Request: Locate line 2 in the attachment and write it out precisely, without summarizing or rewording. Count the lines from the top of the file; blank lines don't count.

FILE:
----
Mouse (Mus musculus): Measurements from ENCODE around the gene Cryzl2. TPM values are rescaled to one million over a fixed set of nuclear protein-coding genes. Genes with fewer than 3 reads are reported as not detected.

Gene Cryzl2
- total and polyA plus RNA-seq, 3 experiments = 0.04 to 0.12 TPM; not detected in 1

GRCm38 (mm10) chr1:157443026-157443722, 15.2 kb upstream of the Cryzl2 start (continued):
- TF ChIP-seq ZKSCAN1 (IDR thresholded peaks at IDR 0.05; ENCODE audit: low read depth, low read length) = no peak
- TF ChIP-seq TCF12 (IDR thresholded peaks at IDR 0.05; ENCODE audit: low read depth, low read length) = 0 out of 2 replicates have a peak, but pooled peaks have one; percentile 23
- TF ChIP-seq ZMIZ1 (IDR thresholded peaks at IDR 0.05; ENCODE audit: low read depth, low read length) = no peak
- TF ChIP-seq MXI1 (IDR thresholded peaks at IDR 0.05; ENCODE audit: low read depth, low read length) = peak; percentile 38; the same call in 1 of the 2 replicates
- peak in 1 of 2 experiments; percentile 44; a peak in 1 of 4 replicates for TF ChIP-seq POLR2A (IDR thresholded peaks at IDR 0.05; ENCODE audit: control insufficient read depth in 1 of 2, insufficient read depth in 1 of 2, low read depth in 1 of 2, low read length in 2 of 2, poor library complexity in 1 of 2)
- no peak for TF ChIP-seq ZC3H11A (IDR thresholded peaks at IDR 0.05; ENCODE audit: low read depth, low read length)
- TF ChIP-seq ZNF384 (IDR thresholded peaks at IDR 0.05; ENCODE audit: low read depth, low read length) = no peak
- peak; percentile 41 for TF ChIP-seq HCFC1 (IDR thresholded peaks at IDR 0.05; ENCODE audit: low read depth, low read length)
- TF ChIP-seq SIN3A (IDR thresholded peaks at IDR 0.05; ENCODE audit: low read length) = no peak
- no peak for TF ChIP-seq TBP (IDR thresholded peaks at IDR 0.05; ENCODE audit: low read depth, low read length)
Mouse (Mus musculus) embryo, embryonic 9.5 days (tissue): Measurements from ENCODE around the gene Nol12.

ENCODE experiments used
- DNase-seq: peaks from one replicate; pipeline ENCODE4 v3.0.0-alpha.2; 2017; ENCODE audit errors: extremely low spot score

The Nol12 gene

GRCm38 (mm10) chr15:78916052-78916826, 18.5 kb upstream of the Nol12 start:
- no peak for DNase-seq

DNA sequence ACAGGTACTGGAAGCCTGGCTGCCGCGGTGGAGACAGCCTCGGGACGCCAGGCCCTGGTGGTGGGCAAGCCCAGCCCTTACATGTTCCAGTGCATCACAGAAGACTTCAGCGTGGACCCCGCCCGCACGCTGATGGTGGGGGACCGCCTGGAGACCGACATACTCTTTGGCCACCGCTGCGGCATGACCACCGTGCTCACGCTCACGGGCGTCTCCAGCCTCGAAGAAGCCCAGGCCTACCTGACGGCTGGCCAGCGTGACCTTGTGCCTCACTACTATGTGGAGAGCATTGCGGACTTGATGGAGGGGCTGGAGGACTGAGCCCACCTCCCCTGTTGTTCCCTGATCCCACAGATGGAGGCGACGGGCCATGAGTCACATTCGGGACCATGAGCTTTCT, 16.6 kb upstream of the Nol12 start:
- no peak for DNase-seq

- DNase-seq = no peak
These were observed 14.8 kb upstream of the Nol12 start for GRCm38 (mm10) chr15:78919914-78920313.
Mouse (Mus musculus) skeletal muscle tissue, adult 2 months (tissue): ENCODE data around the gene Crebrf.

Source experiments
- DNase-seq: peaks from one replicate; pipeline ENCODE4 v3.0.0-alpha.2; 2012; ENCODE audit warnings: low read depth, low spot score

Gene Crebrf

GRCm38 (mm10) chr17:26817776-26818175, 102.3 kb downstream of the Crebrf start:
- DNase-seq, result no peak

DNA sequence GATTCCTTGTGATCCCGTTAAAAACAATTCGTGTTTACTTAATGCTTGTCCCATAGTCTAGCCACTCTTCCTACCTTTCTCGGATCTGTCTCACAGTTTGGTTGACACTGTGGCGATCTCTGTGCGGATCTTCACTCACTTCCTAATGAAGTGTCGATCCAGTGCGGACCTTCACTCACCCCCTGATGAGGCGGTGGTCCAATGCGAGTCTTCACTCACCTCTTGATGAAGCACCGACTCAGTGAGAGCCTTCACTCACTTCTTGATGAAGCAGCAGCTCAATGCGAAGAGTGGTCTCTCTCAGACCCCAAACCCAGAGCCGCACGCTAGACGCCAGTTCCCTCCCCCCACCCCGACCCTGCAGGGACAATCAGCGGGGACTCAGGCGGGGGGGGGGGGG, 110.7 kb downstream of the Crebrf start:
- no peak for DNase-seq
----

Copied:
Gene Cryzl2